This is a shot while it was still on the loom.  This color and pattern make up the bottom part of the first picture.

From there, I used some of the wonderful Vice Yarns Blurred Lines in Avocado in a different pattern:

Up close and in person, the pattern is very distinct, but the photo above features the wonderful gradient colors of the Blurred Lines. If you are interested, one 500 yard skein of fingering weight Blurred Lines as weft only, gave me a piece of fabric 33" wide and 22" long.  Not bad!

From the Blurred Lines, I moved onto Freia Handpaints Ombre Sock in Grapevine and finished with some Lorna's Laces in sport.

As to the finished fabric, I am of two minds at the moment. The first is to cut it up and make some cool knitting project bags and the second is to fashion it into a sarong skirt, which is my outfit of choice around the house.

The worsted weight fabric would make a stunning suit-like pencil skirt, and I think I may well weave some fabric just for that purpose.  Lined and with a zipper, it would be beautiful!

Think something like this:

The fingering and sport weight fabrics would lend themselves quite well to be sewn into easy-to-wear fall and winter tops; however, I think an evenweave would be preferable to a patterned weave. Something with relatively simple lines.

With that in mind, I have been eyeing some patterns over at Hot Patterns.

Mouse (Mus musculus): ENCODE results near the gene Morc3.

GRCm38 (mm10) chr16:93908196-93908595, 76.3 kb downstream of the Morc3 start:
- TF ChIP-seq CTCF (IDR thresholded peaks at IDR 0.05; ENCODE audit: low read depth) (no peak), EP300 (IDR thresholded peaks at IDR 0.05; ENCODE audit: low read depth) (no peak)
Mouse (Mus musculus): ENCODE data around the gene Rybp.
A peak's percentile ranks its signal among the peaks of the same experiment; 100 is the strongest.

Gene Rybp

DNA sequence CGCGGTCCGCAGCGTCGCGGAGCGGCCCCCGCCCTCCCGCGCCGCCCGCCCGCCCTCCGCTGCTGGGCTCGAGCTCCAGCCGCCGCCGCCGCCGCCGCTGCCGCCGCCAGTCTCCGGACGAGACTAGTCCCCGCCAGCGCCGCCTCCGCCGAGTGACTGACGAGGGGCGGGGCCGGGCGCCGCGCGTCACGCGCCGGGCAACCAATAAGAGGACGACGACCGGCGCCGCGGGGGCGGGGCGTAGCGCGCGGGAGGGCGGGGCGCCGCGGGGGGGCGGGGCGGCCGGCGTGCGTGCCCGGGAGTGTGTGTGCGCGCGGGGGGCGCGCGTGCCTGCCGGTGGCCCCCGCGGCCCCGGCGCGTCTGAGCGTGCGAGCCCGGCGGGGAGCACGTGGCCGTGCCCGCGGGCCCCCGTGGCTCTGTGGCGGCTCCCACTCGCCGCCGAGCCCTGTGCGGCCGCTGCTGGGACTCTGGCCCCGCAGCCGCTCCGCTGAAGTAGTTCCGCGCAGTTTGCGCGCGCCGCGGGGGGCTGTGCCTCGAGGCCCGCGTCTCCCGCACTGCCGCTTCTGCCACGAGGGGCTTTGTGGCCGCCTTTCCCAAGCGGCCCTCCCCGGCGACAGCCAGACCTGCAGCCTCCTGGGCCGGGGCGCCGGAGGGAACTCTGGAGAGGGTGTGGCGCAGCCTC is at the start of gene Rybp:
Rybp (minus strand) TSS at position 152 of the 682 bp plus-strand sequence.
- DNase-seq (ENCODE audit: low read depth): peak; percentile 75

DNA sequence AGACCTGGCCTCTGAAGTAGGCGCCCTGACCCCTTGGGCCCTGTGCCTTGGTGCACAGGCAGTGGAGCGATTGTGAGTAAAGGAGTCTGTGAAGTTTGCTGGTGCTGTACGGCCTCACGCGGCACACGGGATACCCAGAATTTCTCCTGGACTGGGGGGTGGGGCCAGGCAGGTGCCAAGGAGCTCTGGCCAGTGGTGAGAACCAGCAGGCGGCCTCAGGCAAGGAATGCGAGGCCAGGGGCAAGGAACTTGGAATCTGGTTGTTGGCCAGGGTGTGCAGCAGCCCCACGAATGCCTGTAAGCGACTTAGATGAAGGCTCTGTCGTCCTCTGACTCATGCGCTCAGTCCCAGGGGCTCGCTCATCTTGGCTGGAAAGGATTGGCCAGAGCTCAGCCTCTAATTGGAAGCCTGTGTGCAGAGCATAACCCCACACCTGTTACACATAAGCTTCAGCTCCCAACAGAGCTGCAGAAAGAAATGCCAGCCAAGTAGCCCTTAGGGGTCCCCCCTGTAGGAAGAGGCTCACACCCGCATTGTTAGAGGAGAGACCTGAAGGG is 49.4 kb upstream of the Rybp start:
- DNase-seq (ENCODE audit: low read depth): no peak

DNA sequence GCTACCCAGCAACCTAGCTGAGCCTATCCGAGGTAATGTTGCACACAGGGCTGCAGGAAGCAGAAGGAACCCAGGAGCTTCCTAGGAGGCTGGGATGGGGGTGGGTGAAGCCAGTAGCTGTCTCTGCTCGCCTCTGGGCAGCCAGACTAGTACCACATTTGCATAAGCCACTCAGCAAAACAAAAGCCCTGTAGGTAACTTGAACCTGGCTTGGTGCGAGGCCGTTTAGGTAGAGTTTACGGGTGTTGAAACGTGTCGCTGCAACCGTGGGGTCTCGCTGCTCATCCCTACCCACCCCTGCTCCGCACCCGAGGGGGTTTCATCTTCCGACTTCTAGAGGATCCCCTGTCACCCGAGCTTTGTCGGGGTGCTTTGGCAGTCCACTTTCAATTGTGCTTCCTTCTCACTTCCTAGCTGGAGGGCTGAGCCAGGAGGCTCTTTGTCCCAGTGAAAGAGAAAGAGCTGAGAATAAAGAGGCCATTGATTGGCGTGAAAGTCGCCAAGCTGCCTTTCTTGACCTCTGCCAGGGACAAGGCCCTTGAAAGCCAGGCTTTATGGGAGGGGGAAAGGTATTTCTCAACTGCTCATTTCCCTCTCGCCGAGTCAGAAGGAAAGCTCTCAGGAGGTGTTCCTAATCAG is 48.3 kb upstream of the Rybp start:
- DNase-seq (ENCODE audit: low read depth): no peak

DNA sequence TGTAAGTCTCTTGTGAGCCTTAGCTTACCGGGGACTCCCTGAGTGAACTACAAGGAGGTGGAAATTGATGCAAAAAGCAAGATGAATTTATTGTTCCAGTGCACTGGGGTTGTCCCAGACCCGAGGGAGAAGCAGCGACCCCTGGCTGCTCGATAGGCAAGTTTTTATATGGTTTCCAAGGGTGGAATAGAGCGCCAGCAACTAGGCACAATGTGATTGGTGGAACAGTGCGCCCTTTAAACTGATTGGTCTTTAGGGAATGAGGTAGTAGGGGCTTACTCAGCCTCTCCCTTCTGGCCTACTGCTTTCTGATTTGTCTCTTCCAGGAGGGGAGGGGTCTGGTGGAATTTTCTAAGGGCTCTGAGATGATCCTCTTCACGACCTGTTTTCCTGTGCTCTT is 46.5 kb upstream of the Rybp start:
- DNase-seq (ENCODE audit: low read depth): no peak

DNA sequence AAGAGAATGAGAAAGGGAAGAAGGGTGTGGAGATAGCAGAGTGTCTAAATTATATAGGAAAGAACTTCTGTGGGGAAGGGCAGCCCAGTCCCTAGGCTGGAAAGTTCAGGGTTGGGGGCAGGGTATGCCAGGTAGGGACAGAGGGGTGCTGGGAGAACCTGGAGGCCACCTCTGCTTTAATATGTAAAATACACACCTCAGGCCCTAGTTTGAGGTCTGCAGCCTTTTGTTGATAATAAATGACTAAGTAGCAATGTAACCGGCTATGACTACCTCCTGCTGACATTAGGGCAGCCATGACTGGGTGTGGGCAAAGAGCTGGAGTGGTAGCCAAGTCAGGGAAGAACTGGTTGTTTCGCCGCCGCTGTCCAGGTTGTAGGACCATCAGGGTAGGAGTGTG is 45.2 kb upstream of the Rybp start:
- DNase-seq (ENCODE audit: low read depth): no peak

The first part of my plan was to test drive some different threads on the loom.  

The second part of the plan is to sew a pattern with muslin, so I can make whatever modifications needed to achieve the fit and look I seek. Then, weave the fabric and sew the top.

Yes, it would be much easier just to skip the whole weaving part and just buy fabric, but where is the fun in that?

In the meantime, I have another test to run, this time using the same warp, but pairing it with linen threads for the weft, instead of wool...

I shall keep you posted!

Monday, January 11, 2016

January already?

The sweaters were a hit for Christmas!

They are going to hate me for posting that shot from Christmas morning, but it is the only one I have of them together.

On the left, Sweet One's sweater was a little big in the neck.  I ended up pulling out the neckline and redoing it, which also served to draw up the sleeves.  It took an hour or so, and we were able to get another shot of a much better fitting sweater:

This fit made me happy.

Sweet One ended up trying on Wee One's Maxfield Cardigan...she loved it, so much so, I cast on one for her birthday, which is in about three weeks or less:

It would appear I have a fair bit of knitting to do.

For those who are counting, this will be the third time I have knit this pattern in less than one year.

Tuesday, December 29, 2015

The Last

The last of the Universal Yarn Bamboo Bloom is gone..

This one came out 9" wide and 72" long!

Yarn:  Two-thirds of the warp was a fingering weight from Spinning Colors in Regal:

The remaining warp was some leftover Wollmeise 100% in Ein Klein Wenig Verrucht. It looks kind of blue here, but it is really a deep purple:

The weft was a combination of two colors of the Universal Yarn Bamboo Bloom in Seafoam and my favorite Kanji!  The Bamboo Bloom I picked up from my local yarn shop, Lucky Ewe!

If anyone is really interested, my warp was 164" long, but I ran out of weft at 82", There were a total of 123 warps on a 12 dent reed,

From the even-weave scarves in the funky novelty yarn, I spent all of Boxing Day preparing 435 warp threads, sleying the reed, and dressing the loom for a much larger project: